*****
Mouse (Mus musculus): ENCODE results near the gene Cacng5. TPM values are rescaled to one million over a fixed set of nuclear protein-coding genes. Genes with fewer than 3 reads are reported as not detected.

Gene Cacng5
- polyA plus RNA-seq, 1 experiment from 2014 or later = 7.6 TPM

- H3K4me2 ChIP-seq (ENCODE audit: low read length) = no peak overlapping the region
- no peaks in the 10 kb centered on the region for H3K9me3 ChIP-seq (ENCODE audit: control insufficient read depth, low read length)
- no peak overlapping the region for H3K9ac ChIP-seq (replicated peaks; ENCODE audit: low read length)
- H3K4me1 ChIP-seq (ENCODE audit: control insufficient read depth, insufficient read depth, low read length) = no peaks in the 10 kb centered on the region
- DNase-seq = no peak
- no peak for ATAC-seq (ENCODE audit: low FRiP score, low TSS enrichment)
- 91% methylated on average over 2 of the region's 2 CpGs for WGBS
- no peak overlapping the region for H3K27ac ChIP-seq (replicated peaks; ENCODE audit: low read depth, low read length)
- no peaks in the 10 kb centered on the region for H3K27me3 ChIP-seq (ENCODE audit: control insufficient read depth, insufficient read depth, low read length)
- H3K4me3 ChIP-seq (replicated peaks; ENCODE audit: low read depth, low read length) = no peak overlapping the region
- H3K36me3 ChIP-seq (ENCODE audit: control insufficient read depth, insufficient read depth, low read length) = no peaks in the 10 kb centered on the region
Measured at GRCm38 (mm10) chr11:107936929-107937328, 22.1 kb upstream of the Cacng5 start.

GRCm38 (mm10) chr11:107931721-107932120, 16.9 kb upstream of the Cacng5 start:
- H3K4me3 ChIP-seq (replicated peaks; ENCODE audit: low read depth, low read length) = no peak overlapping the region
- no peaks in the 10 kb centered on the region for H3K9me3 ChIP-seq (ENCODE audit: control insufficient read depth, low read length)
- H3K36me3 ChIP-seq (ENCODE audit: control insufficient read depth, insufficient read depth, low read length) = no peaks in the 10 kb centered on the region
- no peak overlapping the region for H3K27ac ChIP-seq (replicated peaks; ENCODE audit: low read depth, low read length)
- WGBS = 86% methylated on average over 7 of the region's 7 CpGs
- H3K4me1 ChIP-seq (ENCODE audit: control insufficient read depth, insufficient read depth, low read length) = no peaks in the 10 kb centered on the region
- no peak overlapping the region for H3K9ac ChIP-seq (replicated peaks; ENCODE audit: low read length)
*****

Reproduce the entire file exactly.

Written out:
Mouse (Mus musculus): ENCODE results near the gene Cacng5. TPM values are rescaled to one million over a fixed set of nuclear protein-coding genes. Genes with fewer than 3 reads are reported as not detected.

Gene Cacng5
- polyA plus RNA-seq, 1 experiment from 2014 or later = 7.6 TPM

- H3K4me2 ChIP-seq (ENCODE audit: low read length) = no peak overlapping the region
- no peaks in the 10 kb centered on the region for H3K9me3 ChIP-seq (ENCODE audit: control insufficient read depth, low read length)
- no peak overlapping the region for H3K9ac ChIP-seq (replicated peaks; ENCODE audit: low read length)
- H3K4me1 ChIP-seq (ENCODE audit: control insufficient read depth, insufficient read depth, low read length) = no peaks in the 10 kb centered on the region
- DNase-seq = no peak
- no peak for ATAC-seq (ENCODE audit: low FRiP score, low TSS enrichment)
- 91% methylated on average over 2 of the region's 2 CpGs for WGBS
- no peak overlapping the region for H3K27ac ChIP-seq (replicated peaks; ENCODE audit: low read depth, low read length)
- no peaks in the 10 kb centered on the region for H3K27me3 ChIP-seq (ENCODE audit: control insufficient read depth, insufficient read depth, low read length)
- H3K4me3 ChIP-seq (replicated peaks; ENCODE audit: low read depth, low read length) = no peak overlapping the region
- H3K36me3 ChIP-seq (ENCODE audit: control insufficient read depth, insufficient read depth, low read length) = no peaks in the 10 kb centered on the region
Measured at GRCm38 (mm10) chr11:107936929-107937328, 22.1 kb upstream of the Cacng5 start.

GRCm38 (mm10) chr11:107931721-107932120, 16.9 kb upstream of the Cacng5 start:
- H3K4me3 ChIP-seq (replicated peaks; ENCODE audit: low read depth, low read length) = no peak overlapping the region
- no peaks in the 10 kb centered on the region for H3K9me3 ChIP-seq (ENCODE audit: control insufficient read depth, low read length)
- H3K36me3 ChIP-seq (ENCODE audit: control insufficient read depth, insufficient read depth, low read length) = no peaks in the 10 kb centered on the region
- no peak overlapping the region for H3K27ac ChIP-seq (replicated peaks; ENCODE audit: low read depth, low read length)
- WGBS = 86% methylated on average over 7 of the region's 7 CpGs
- H3K4me1 ChIP-seq (ENCODE audit: control insufficient read depth, insufficient read depth, low read length) = no peaks in the 10 kb centered on the region
- no peak overlapping the region for H3K9ac ChIP-seq (replicated peaks; ENCODE audit: low read length)